Before getting into the more advanced valuation techniques, there is one more metric that is similar to what we did in part 1 but gives one a different perspective. It tells you how much you are paying for each proven and probable ounce in the ground.

 

Industry average: $313

 

This formula, like the others is rather straightforward as all that is needed is:

 

Market Cap

2P Reserves

Formulas: Market Cap/2P Reserves Using Jaguar Mining

 

Market Cap: 543,000

2P reserves: 4,300

Resultst; 543,000/4,300 = $126.29

Again, it is very cheap on a relative basis according to this metric

Like step 1 you can include a small % of M&I resources as it is likely a portion of it will be converted into 2P reserves at some point in the future. I.e 4m ounces of M&I * 25% = 1m ounces.

Adjusted 2P reserves = 4,700

Adjusted Result = $102.45

Then there are easier ones such as production per share, but this can often be distorted due to growth rates 

One last metric possibly worth calculating, though not very accurate is running a 1-2 regression of the daily prices of a miner against the daily prices of gold or silver. There are much more advanced methods, but these provide for a preliminary screen.

6 Comments – Post Your Own

#1) On November 24, 2010 at 4:35 PM, MegaEurope (21.81) wrote:

If JAG cash costs per ounce were really $500, wouldn't they be wildly profitable on an earnings and cash flow basis?  Their gross margin is only 22% and their EBITDA margin only 6%.

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#2) On November 24, 2010 at 4:52 PM, speedybure (< 20) wrote:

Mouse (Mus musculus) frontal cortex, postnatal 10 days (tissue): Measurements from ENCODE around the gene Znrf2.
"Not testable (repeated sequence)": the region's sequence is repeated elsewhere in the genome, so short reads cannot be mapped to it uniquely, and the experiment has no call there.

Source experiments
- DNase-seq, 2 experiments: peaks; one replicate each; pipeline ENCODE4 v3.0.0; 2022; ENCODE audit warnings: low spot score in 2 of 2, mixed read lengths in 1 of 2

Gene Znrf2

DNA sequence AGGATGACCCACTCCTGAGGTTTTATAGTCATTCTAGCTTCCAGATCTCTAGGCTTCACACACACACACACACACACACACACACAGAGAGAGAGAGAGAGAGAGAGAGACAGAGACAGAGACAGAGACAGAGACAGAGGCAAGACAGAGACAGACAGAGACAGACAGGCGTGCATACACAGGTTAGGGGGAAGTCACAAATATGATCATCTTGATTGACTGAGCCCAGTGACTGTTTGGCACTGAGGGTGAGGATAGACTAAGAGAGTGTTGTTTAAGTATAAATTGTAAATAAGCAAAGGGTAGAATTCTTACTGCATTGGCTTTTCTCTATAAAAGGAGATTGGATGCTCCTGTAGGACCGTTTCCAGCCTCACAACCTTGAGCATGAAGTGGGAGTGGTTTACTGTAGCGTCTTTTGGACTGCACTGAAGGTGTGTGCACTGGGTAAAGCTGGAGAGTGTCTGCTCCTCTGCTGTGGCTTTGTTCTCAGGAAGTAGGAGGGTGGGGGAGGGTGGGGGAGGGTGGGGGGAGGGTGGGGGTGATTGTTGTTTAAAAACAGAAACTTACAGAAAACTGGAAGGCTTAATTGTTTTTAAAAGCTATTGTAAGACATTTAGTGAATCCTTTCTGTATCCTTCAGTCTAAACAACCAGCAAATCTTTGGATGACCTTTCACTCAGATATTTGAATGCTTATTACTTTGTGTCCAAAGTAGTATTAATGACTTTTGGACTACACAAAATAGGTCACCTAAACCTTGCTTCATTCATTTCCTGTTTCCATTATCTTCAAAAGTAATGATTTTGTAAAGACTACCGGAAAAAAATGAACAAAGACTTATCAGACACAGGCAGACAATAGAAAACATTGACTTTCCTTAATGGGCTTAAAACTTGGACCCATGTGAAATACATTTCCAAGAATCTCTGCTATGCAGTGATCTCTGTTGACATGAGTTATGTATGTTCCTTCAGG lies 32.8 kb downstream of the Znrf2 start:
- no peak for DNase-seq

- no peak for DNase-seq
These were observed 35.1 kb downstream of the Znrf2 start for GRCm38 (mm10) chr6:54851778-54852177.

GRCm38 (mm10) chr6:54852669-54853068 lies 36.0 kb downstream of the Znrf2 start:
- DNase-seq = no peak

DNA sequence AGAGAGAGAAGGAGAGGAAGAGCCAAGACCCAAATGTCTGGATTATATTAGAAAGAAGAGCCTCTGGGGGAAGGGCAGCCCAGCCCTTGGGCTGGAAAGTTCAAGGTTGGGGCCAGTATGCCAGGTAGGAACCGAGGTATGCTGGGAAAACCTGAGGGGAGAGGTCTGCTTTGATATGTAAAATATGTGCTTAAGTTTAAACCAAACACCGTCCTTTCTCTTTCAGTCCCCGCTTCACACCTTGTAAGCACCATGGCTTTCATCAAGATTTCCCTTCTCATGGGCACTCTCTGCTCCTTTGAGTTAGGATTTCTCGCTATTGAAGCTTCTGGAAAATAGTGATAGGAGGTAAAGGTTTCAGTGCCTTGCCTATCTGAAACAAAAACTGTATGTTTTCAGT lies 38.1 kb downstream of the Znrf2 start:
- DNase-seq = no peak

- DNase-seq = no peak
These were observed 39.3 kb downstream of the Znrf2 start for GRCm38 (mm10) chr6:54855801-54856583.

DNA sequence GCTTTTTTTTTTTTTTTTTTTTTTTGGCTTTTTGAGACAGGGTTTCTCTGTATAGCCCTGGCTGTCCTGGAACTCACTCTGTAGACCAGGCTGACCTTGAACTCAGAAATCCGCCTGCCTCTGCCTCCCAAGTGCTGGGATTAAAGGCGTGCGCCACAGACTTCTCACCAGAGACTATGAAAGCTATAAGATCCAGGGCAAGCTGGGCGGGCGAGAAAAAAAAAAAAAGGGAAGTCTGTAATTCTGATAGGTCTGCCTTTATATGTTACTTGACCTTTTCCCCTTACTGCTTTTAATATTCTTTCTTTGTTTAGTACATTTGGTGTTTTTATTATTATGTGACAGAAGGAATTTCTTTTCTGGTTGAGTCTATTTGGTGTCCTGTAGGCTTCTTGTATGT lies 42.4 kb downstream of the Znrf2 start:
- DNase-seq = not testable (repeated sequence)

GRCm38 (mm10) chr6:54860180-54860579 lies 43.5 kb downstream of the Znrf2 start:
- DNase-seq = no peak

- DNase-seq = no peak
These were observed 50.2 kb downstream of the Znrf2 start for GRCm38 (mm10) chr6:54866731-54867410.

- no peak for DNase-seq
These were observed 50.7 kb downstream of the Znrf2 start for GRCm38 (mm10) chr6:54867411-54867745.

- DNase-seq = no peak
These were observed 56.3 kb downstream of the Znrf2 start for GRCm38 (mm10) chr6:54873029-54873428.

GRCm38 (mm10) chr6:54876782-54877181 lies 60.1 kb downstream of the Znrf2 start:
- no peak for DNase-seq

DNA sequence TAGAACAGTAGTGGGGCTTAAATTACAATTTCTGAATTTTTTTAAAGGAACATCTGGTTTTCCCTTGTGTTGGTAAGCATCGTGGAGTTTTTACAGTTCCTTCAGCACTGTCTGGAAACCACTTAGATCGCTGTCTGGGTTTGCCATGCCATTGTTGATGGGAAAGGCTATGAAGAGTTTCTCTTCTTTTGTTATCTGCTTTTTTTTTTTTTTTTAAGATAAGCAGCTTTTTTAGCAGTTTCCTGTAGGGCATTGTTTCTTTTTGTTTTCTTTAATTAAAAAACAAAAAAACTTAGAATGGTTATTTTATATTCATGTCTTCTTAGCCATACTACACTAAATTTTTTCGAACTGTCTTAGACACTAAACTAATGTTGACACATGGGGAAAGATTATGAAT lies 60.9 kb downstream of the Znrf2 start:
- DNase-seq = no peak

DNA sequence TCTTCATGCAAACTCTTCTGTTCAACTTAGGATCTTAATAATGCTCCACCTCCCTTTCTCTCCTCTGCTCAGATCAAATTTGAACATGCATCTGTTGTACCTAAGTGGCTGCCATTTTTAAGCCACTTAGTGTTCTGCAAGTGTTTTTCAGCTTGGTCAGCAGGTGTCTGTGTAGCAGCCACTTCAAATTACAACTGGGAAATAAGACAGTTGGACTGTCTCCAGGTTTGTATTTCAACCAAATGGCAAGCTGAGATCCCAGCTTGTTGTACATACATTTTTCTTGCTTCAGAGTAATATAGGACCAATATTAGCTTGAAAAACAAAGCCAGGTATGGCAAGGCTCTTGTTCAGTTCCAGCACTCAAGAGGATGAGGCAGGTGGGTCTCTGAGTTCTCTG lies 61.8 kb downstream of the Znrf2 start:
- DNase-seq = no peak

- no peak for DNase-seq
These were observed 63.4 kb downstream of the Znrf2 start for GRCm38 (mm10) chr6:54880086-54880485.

I;m just pulling out random numbers, for example purposes

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#3) On November 24, 2010 at 5:03 PM, MegaEurope (21.81) wrote:

OK. However I often see all-in costs in the $400-$700 range when the miner is currently nowhere near as profitable as that number suggests (either on earnings or cash flow). My impression of miner valuation is that reserves and production are usually believable, but estimated costs are not.

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#4) On November 24, 2010 at 5:07 PM, speedybure (< 20) wrote:

I;ve been investing the industry for years and I've not had that problem, usually within $20 or so of forecasts except for your occasional dog like jaguar right now

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#5) On November 24, 2010 at 5:20 PM, MegaEurope (21.81) wrote:

I'll have to find an example for you.

I would expect larger miners to be closer to estimated costs than smaller ones (where production and cost structure is changing more rapidly).

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#6) On December 13, 2010 at 3:18 AM, silvermind (< 20) wrote:

Thanks for the great intro to mining valuation/investing in mining.  I have invested in some mining stocks - SLW and Impact Silver in Nov of 2008, SIL and GRPLF in May of this year.  I am looking for growth stocks.

I am also looking for a place to invest some tax-money-to-be (goes in Mar 15) for a couple months - and that is always hard (to find a short term gain given the ups and downs in a market - even in this bull market).  

Anyway - Sinchi said you had some good valuation work - thanks for the help!